World’s largest mural resembles a beautiful bookshelf
The bookshelf mural in Incheon, South Korea, depicts a boy’s journey into adulthood / Photos: The Korea Times
The book-shaped mural on a grain silo in Incheon, South Korea, is the world’s largest, according to Guinness World Records.
Incheon, the 3-million city bordering to the east the capital of Seoul, is South Korea’s transportation hub and center of industrialization.
To improve the negative view of deteriorating industrial facilities and increase tourism on Wolmi Island, city government and port authorities commissioned 22 street artists to create a mural on a gloomy grain silo structure located 300 meters from Wolmi Park.
The budget reached $500 thousand, and as much as 865 thousand liters of paint were used. It’s not surprising – the new mural occupies 23,689 square meters, is 168 meters long and almost 50 meters high.
With these dimensions, it’s the largest outdoor mural in the world. The record was recognized by Guinness World Records on September 20, 2018, beating the one held by Pueblo Levee Project in Pueblo, Colorado (16,555 square meters).
The best thing about the mural is what it presents. And it looks like a beautiful flourishing giant bookshelf.
According to The Korea Times, the mural’s design shows the story of a boy growing into an adult. The mural consists of sixteen books, and the beautiful covers reflect the four seasons: spring, summer, autumn, and winter.
Location: 6-45 Bukseong-dong 1(il)-ga, Jung-gu, Incheon, South Korea.
A bookshelf mural in Incheon, South Korea
On September 20, 2018, the Incheon mural was recognized by Guinness World Records as the largest world mural in the world.
A grain silo in the Incheon port was painted by 22 mural artists to resemble a set of sixteen books.
The Incheon bookshelf mural depicts a boy’s journey into adulthood.
As much as 865,400 liters of paint were used to create the mural. The total budget was 550 million won (US$487,000).
More to explore:
This popular list updated for 2020 includes advanced charging solutions, adapters and flash drives, accessories compatible with iPadOS, home appliances, organizers, and more!
About Ola Kowalczyk
As a frequent visitor of her favorite local library, Ola is particularly interested in how books and libraries evolve in the digital age. Ebooks, print, audiobooks – for her, all books are equal.
• • •
Secure social sharing
We've removed all social buttons, but if you wish to share this post on Twitter or Facebook, use the box below which will securely open the sharing panel in a new browser tab.
World’s largest mural resembles a beautiful bookshelf https://ebookfriendly.com/largest-mural-bookshelf-guiness-record-2018-south-korea/ via @ebookfriendly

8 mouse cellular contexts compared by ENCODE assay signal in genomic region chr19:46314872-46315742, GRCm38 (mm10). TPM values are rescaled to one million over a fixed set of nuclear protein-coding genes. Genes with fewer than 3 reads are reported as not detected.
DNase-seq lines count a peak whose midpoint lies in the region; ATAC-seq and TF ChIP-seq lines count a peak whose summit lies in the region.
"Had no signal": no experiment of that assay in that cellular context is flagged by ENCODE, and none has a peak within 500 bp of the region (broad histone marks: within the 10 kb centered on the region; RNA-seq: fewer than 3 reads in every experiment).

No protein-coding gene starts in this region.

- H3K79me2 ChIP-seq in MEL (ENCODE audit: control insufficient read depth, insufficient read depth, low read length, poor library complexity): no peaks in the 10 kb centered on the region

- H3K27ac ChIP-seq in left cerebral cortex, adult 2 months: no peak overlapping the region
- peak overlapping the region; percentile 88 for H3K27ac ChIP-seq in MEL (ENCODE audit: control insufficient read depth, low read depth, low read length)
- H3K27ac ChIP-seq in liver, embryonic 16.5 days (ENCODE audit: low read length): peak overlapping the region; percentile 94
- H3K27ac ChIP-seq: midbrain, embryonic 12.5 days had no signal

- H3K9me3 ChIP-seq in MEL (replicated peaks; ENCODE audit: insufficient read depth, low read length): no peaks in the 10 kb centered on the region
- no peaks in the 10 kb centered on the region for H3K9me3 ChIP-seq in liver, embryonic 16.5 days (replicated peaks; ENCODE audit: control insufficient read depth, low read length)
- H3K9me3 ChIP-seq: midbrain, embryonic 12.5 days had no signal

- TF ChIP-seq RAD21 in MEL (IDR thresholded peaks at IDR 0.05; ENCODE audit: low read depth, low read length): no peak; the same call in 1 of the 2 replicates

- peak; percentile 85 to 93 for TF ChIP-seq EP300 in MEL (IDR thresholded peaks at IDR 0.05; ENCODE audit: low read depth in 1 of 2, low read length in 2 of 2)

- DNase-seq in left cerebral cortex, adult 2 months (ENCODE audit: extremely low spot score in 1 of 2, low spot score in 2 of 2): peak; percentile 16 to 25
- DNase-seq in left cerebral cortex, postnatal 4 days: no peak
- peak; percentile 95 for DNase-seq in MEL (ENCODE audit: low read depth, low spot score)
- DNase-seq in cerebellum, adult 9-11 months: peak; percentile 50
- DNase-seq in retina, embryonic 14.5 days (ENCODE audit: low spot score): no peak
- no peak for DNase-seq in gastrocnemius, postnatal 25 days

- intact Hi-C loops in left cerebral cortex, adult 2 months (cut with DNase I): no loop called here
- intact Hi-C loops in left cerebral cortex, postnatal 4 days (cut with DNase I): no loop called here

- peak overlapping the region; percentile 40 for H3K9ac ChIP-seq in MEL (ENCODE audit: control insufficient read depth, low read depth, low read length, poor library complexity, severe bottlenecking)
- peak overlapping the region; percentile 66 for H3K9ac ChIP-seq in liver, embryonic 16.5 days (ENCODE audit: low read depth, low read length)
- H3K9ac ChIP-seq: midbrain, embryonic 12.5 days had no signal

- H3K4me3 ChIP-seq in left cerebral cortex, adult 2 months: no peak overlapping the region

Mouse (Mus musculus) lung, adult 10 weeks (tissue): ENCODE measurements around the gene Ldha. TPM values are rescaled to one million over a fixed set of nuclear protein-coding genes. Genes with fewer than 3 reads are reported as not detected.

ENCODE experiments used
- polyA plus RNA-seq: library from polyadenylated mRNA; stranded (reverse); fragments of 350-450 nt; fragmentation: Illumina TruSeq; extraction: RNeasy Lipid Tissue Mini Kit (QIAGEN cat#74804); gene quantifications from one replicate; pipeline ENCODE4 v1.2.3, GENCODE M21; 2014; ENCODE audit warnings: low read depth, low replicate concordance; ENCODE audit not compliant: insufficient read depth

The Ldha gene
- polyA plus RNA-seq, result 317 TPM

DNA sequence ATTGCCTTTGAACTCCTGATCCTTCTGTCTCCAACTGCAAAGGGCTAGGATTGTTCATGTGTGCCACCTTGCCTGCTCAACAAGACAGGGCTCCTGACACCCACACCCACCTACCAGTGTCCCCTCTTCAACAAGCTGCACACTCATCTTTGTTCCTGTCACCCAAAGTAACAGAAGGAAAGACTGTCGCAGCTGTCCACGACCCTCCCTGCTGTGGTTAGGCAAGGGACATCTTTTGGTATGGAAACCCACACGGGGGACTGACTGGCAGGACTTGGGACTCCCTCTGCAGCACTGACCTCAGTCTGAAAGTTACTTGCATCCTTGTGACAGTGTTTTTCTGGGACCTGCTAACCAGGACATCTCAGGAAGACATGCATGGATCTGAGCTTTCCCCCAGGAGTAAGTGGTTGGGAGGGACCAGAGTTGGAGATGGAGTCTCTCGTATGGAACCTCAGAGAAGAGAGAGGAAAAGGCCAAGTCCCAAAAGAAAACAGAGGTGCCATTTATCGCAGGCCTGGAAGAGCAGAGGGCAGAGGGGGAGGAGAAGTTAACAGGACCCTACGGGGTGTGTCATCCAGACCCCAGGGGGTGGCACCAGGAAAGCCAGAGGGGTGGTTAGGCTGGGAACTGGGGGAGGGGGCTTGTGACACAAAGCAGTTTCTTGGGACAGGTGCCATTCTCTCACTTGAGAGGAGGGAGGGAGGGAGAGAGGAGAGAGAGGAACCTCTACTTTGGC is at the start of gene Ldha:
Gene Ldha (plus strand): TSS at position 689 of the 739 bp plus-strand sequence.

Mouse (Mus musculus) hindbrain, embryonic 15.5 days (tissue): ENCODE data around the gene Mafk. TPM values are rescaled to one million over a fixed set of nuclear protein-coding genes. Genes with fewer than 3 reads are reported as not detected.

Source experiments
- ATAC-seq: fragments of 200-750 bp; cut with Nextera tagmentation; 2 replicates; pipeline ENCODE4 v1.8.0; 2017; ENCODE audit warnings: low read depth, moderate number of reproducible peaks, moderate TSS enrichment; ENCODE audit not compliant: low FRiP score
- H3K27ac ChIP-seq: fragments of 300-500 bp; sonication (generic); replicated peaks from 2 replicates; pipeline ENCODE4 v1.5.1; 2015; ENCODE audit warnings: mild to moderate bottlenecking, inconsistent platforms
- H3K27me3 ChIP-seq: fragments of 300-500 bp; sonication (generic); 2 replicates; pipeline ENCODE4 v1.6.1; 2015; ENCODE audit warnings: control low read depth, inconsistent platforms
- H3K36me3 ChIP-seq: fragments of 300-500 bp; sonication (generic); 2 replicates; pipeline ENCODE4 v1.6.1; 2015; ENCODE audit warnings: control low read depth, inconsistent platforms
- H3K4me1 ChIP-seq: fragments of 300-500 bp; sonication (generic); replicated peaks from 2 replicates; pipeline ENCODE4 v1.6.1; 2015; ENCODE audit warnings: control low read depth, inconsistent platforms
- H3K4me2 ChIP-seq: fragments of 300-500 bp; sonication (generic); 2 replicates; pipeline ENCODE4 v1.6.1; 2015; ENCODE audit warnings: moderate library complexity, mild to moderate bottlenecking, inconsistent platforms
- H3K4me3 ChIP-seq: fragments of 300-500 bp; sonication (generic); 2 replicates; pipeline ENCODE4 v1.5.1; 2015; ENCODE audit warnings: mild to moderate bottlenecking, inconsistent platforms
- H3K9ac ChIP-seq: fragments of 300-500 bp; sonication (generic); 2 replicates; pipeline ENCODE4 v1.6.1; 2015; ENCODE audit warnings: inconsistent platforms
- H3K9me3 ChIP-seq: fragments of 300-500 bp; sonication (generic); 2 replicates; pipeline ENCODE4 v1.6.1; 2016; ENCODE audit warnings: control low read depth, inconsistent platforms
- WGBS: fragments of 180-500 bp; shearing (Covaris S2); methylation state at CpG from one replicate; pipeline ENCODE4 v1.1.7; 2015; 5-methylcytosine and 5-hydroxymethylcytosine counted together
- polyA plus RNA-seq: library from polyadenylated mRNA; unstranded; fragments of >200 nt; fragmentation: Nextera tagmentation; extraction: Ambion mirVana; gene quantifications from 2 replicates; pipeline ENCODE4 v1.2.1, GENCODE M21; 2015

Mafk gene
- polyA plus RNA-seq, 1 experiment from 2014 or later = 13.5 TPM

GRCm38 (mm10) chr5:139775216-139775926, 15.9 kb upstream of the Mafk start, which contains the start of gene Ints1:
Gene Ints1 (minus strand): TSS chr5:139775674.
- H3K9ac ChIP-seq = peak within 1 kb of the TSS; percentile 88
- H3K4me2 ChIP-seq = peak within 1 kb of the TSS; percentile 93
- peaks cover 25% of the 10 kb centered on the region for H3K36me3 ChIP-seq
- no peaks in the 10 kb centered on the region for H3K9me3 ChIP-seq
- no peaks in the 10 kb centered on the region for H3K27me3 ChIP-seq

+ Share on Twitter + Share on Facebook
Before you go
A gift for the person you love does not need to be expensive, but it has to be unique and clever – especially when this person loves reading books.
Gifts for book lovers
Award-winning Brydge keyboard for iPad and iPad Pro
Brydge offers a range of premium aluminum Bluetooth keyboards your iPad deserves. Dedicated iPadOS keys, 0-180° viewing angles, adjustable backlit keys, and more.
Average rating: 4.2/5
Amazon from $69.99
• • •
Instead of comments
A Woman of No Importance:
The Untold Story of the American Spy Who Helped Win World War II
by Sonia Purnell
France was falling. Burned-out cars, once strapped high with treasured possessions, were nosed crazily into ditches. Their beloved cargoes of dolls, clocks, and mirrors lay smashed around them and along mile upon mile of unfriendly road. Their owners, young and old, sprawled across the hot dust, were groaning or already silent. Yet the hordes just kept streaming past them, a never-ending line of hunger and exhaustion too fearful to stop for days on end.
Ten million women, children, and old men were on the move, all fleeing Hitler’s tanks pouring across the border from the east and the north. Entire cities had uprooted themselves in a futile bid to escape the Nazi blitzkrieg that threatened to engulf them. The fevered talk was of German soldiers stripped to the waist in jubilation at the ease of their conquest. The air was thick with smoke and the stench of the dead. The babies had no milk, and the aged fell where they stood. The horses drawing overladen old farm carts sagged and snarled in their sweat-drenched agony. The French heat wave of May 1940 was witness to this, the largest refugee exodus of all time.
Day after day a solitary moving vehicle weaved its way through the crowd with a striking young woman at the wheel. Private Virginia Hall often ran low on fuel and medicines but still pressed on in her French army ambulance toward the advancing enemy. She persevered even when the German Stukas came screaming down to drop 110-pound bombs onto the convoys all around her, torching the cars and cratering the roads. Even when fighter planes swept over the treetops to machine-gun the ditches where women and children were trying to take cover from the carnage. Even though French soldiers were deserting their units, abandoning their weapons, and running away, some in their tanks. Even when her left hip was shot with pain from continually pressing down on the clutch with her prosthetic foot.
325 words read…
+ Kindle + Print